The GoPro is also small and looks like a toy so it’s easy to vlog in public or in random situations without drawing attention to yourself. With it’s wide angle for point of view videos, linear mode for vlogging and incredible stabilization, this is a high quality camera you can take with you and use in all sorts of fun ways.
- Compatible with accessories like a flip up screen and external mic.
- Incredibly stable.
- Small, light and easy to use with a wide angle look.
- Durable. It’s an action camera that’s turning into the perfect vlogging camera.
- Has time lapse and time warp which add character to your videos.
- Battery life is terrible at 1 hour or so. You’ll need at least 1 spare battery in your pocket.
- Audio is mediocre. The Hero 8 is much improved however.
- The colors and sharpness are not as good as a proper point and shoot like a G7X.
Sony RX0 ii – The film makers GoPro
Is a point and shoot too big for you? Want something a bit more durable too? Then take a look at the Sony RX0 ii. This amazing little camera is the same size as a GoPro roughly but comes with a 1 inch sensor like the G7X.
That means the video quality will be just as good as a larger point and shoot but in a tiny body. It has a flip up screen, is water proof, can withstand being dropped. At 24mm, this lens is not a wide angle shot, can not be adjusted and the aperture can not be changed either.
Please note this camera does not have continuous auto focus. That means when ever your subject changes, you need stop and refocus. Quite annoying if you’re vlogging as if you’re filming yourself then you switch to a point of view shot, it will be blurry.
If you’re fine with these limitations and annoyance, this is basically a mini G7X that is durable and fits in your pocket.
- Small as the GoPro but produces better video and has better audio.
- Waterproof. You can dive into the ocean with no worries using this camera.
- Flip up screen to frame yourself and audio mic jack.
- Stabilized video. Perfect for point of view shots or walk and talk videos.
- No continuous auto focus. Quite annoying for vlogging.
- 24 mm is a tight shot for walk and talk videos. It’s acceptable, but would be nicer to have a wider field of view.
- Battery life like the GoPro is terrible.
- Overheats when recording in 4k.
Sony x3000 – The GoPro Rival
This camera came out years ago but is still a great choice for vlogging. It’s a small pocketable design that has a wide angle lens, good audio, stable and decent battery life.
Put this on a selfie stick and you have an affordable vlogging setup.
- Small and light. This camera fits in your pocket.
- Good audio and a wide angle view due to the lens.
- Decent battery life when compared to the GoPro or RX0 ii.
- It’s competitive on price as it came out a few years ago.
- Wind noise can be an issue.
Osmo Pocket – The travel vloggers camera
The Osmo Pocket is a ridiculously small camera. Shaped like a stick, it’s a tiny camera with a built in gimbal for smooth and stable video.
It fits in your pocket as the name implies and has a nice combination of great video and good audio (as long as there is no wind.
The Osmo Pocket is a ridiculously small camera. Shaped like a stick, it’s a tiny camera with a built in gimbal for smooth and stable video. It fits in your pocket as the name implies and has a nice combination of great video and good audio (as long as there is no wind.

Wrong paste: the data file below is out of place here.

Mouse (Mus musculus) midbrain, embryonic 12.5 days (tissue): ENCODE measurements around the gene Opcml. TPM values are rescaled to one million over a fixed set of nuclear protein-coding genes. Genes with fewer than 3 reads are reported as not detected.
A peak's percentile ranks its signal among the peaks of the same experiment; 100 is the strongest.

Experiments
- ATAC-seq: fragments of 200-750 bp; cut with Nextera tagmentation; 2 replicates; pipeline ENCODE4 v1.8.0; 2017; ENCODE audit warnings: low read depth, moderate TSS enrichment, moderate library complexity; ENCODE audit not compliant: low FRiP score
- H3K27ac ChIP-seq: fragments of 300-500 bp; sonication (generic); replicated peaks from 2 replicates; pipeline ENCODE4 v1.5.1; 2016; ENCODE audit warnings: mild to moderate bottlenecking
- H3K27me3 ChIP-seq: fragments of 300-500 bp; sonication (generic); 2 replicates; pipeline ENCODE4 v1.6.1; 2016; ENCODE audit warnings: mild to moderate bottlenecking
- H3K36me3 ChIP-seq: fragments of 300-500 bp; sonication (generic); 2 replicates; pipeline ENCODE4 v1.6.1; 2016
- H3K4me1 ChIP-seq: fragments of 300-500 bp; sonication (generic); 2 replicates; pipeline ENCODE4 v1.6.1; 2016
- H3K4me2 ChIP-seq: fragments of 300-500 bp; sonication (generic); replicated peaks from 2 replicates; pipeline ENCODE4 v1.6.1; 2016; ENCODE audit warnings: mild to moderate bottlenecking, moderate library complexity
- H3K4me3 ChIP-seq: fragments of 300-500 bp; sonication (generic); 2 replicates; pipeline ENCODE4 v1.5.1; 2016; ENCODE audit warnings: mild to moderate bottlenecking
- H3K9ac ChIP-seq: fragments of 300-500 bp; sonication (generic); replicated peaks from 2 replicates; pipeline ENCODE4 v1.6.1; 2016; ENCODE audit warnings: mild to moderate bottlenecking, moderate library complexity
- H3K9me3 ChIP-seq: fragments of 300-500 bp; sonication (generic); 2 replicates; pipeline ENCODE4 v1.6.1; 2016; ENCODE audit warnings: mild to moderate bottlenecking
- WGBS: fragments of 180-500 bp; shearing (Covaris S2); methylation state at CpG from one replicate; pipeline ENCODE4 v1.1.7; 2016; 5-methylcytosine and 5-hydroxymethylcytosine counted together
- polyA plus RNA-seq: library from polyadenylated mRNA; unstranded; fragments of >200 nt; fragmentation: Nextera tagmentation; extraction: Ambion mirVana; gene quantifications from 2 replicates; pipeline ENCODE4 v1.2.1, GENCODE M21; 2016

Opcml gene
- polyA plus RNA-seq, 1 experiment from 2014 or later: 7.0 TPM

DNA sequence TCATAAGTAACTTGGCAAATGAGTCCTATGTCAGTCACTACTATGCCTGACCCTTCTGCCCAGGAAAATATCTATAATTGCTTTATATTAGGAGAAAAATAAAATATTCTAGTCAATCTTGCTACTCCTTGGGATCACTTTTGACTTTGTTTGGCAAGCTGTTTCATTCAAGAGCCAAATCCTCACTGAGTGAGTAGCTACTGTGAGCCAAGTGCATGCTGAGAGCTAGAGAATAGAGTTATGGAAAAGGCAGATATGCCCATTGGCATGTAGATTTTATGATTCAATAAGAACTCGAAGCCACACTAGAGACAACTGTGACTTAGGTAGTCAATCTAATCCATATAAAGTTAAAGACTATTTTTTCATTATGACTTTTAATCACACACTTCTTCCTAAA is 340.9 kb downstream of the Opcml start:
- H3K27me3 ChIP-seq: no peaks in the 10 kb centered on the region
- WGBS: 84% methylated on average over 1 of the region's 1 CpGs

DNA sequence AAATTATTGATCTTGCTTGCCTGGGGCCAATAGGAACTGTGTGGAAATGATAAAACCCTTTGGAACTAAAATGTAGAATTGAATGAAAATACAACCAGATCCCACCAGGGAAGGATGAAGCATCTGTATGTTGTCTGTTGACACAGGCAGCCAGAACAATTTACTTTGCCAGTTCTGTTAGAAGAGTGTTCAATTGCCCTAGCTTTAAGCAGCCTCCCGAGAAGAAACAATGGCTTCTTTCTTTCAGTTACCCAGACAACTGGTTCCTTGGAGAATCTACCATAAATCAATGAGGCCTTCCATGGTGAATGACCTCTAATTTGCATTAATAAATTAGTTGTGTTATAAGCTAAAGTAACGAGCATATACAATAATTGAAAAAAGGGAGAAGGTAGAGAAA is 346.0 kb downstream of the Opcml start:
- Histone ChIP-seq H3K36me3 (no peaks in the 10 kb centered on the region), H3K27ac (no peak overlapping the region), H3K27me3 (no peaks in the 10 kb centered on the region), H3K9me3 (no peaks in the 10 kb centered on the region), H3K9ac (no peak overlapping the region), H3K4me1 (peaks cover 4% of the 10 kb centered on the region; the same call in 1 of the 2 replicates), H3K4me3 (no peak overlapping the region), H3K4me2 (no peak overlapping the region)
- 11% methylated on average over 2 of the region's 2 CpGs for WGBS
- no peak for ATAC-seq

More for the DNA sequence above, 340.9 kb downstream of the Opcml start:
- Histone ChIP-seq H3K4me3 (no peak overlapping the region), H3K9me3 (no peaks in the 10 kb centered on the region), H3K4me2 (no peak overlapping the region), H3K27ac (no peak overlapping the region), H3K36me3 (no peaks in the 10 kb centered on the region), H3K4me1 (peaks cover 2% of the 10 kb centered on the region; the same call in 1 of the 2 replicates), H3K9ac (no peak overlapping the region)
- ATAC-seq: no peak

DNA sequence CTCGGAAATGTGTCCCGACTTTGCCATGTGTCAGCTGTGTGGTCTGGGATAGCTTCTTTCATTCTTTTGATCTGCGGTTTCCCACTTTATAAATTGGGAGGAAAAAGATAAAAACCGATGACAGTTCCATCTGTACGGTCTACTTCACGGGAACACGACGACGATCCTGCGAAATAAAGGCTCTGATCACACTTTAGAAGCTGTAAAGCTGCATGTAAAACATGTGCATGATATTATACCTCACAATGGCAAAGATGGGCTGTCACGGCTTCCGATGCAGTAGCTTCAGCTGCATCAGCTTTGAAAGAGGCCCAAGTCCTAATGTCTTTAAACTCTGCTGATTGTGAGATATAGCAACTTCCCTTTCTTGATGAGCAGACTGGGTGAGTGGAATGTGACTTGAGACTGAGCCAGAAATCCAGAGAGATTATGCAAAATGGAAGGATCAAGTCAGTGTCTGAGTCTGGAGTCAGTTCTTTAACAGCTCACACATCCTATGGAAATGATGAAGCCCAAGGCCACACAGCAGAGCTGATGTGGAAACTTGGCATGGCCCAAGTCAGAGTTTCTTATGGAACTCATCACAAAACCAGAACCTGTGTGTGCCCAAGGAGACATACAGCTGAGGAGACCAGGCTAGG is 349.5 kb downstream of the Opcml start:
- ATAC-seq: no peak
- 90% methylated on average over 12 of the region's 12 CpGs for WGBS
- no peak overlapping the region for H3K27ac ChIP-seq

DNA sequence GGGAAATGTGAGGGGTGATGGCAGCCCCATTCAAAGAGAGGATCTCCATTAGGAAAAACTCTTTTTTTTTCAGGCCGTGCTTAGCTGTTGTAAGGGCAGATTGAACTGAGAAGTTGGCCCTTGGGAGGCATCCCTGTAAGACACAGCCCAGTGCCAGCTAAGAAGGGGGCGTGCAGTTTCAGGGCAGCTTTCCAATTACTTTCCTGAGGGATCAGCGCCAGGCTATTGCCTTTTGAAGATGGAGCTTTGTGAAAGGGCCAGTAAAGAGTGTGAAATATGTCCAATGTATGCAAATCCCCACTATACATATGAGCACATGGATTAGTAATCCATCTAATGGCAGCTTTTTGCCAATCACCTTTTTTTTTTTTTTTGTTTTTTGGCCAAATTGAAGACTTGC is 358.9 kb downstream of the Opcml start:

It comes with some very helpful pro features like being able to record slow motion, record at a higher frame rate so you can slow down in post, time lapse and time warp. All in the size of something that can fit in your pocket.
- Very small and easy to use and carry.
- Excellent video and good audio in a small package.
- Lot’s of pro features like time lapse and time warp built in.
- Video is a tight shot and too close to your face for vlogging. You will need to buy an additional wide angle lens adapter.
- No built in screw mount. You can’t put this on a tripod or a selfie stick.
- No external battery.
Canon M50 – Small Mirrorless Camera
The M50 is a small mirrorless camera. Slightly bigger than the G7X, but you can switch out lenes with the M50. That means you can use Canon’s 11-22mm lens that is designed for their mirrorless system which is a bit wide but has the ability to zoom in a bit as well as the 15-45mm zoom lens.
These two lenses give you a wide variety of shots with the M50. Lastly, the M50 as digital stabilization so you can walk and talk or do point of view shots. The stabilization is not amazing and no where near as good as the GoPro or x3000, but it’s good enough to prevent shaky camera footage.
- Digital stabilization to help minimize shaky camera footage.
- Good audio and video.
- Small, lightweight camera that can double for vlogging or talking head videos.
- The camera body, lenses and microphones make this an expensive setup.
- It’s not as portable or durable as a GoPro or the RX0 ii.
- Minimal lens selection for Canon’s mirrorless system.
Should You Vlog?
Learning how to create video content, shoot at different angles and positions as well as just getting comfortable being on camera are all good reasons why you should start a vlog. Before creating tutorial videos on YouTube I started a vlogging/travel channel that never took off.
But in reality, I was simply learning how to create compelling content using video.
Best Vlogging Camera For YouTube
So that is is for this list on the best vlogging camera for YouTube. My personal choices are the RX0 ii or the GoPro Hero 8. These cameras fit in a pocket, produce great video and allow you to vlog in public with ease. But again, it depends on what you need and want.